Melbourne hotspots hit with workplace audits

11 December 2018

The Fair Work Ombudsman is targeting restaurants and cafes in the popular Degraves Street and Hardware Lane dining strips in the Melbourne CBD with unannounced workplace audits.

Fair Work Inspectors are in the area speaking to business owners, managers and employees to check that workers are being paid correctly. At least 40 businesses face audits and inspectors are also examining their employment records for compliance with workplace laws.

The FWO acted after receiving intelligence from a range of sources, including our Anonymous Report tool and various stakeholders, indicating potential workplace breaches by some businesses in the area.

Fair Work Ombudsman Sandra Parker said the audits are the latest in a string of proactive compliance activities targeting popular food hubs.

“Protecting the rights of vulnerable workers in the fast food, restaurant and café sector is a priority for the Fair Work Ombudsman. Successive activities in popular food precincts across Australia have revealed unacceptable breaches of workplace laws.”

“Our audits have established a link between prices and wage underpayments and it is clear that the true cost of cheap food may be the employees’ lawful entitlements. We will take enforcement action if today’s audits find serious breaches of workplace laws,” Ms Parker said.

The hospitality industry was again overrepresented in contacts to the FWO in 2017-18, with 18 per cent of workplace disputes recorded, a third of court actions and almost 40 per cent of all anonymous reports, despite representing just seven per cent of the workforce.

Ms Parker said the hospitality sector employs a large proportion of vulnerable workers, including young workers, students and visa holders.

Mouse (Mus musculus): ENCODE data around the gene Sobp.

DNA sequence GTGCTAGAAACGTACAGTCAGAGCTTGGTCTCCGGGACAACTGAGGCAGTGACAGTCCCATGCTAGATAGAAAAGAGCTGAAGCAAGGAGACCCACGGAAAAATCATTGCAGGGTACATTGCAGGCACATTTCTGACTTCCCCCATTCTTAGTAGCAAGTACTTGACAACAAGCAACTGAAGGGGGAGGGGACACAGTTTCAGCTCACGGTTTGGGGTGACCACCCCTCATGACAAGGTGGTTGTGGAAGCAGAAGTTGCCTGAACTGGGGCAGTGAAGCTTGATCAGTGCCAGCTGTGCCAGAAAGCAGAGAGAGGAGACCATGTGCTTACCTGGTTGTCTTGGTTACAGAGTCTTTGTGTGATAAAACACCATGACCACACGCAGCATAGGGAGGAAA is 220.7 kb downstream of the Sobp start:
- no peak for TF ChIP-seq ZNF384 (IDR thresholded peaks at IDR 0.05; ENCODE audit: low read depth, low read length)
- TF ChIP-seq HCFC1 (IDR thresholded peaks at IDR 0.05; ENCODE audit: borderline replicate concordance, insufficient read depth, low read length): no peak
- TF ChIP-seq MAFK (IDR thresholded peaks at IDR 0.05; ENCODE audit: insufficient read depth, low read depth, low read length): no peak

“With several higher education institutes located in and around the Melbourne CBD, a large proportion of students live and work in the area. Our inspectors will educate workers about their workplace rights and empower them to seek help with any workplace issues,” Ms Parker said.

A report on the campaign’s findings will be published once the activity is completed.

Employers and employees can visit www.fairwork.gov.au or call the Fair Work Infoline on 13 13 94 for free advice and assistance about their rights and obligations in the workplace. A free interpreter service is available on 13 14 50. Anonymous reports can be made in English and 16 other languages at www.fairwork.gov.au/tipoff.

We have a range of resources online to assist employers to meet their workplace obligations, including our dedicated Small Business Showcase.

Earlier this year, the Fair Work Ombudsman released its findings of audits in Victoria Street, Richmond, Glebe Point Road, Sydney, and Fortitude Valley, Brisbane, which revealed 72 per cent of businesses were non-compliant and led to more than $470,000 in recoveries for workers.

Follow the Fair Work Ombudsman @fairwork_gov_au External link icon or find us on Facebook www.facebook.com/fairwork.gov.au External link icon.

Sign up to receive the Fair Work Ombudsman’s media releases direct to your email inbox at www.fairwork.gov.au/mediareleases.

Media inquiries:

Meg Macfarlan
Media Director
Mobile: 0466 137 041
meg.macfarlan@fwo.gov.au

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